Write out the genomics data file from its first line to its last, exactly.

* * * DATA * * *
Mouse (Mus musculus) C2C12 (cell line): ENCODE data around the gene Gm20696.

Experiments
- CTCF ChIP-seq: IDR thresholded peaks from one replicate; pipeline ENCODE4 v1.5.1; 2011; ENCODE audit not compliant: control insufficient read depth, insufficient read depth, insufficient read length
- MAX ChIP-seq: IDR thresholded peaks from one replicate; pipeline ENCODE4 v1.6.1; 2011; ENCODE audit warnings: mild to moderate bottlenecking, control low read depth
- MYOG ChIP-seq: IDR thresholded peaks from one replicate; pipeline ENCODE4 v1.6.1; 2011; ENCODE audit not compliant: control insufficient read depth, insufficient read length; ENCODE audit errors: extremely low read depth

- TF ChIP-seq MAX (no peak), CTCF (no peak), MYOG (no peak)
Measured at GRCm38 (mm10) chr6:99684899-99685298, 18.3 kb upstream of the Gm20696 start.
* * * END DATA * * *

Mouse (Mus musculus) C2C12 (cell line): ENCODE data around the gene Gm20696.

Experiments
- CTCF ChIP-seq: IDR thresholded peaks from one replicate; pipeline ENCODE4 v1.5.1; 2011; ENCODE audit not compliant: control insufficient read depth, insufficient read depth, insufficient read length
- MAX ChIP-seq: IDR thresholded peaks from one replicate; pipeline ENCODE4 v1.6.1; 2011; ENCODE audit warnings: mild to moderate bottlenecking, control low read depth
- MYOG ChIP-seq: IDR thresholded peaks from one replicate; pipeline ENCODE4 v1.6.1; 2011; ENCODE audit not compliant: control insufficient read depth, insufficient read length; ENCODE audit errors: extremely low read depth

- TF ChIP-seq MAX (no peak), CTCF (no peak), MYOG (no peak)
Measured at GRCm38 (mm10) chr6:99684899-99685298, 18.3 kb upstream of the Gm20696 start.